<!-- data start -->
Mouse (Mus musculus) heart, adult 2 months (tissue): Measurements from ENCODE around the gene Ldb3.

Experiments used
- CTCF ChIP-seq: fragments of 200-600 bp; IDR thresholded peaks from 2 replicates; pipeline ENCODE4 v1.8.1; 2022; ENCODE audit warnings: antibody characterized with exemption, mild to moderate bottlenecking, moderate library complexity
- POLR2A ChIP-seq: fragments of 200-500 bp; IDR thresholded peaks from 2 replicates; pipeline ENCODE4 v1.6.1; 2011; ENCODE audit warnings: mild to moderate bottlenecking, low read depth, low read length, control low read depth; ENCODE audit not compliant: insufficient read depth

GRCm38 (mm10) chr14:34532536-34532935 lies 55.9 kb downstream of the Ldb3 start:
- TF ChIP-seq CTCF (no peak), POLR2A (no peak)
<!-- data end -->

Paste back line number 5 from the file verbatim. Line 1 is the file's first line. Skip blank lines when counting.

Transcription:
GRCm38 (mm10) chr14:34532536-34532935 lies 55.9 kb downstream of the Ldb3 start: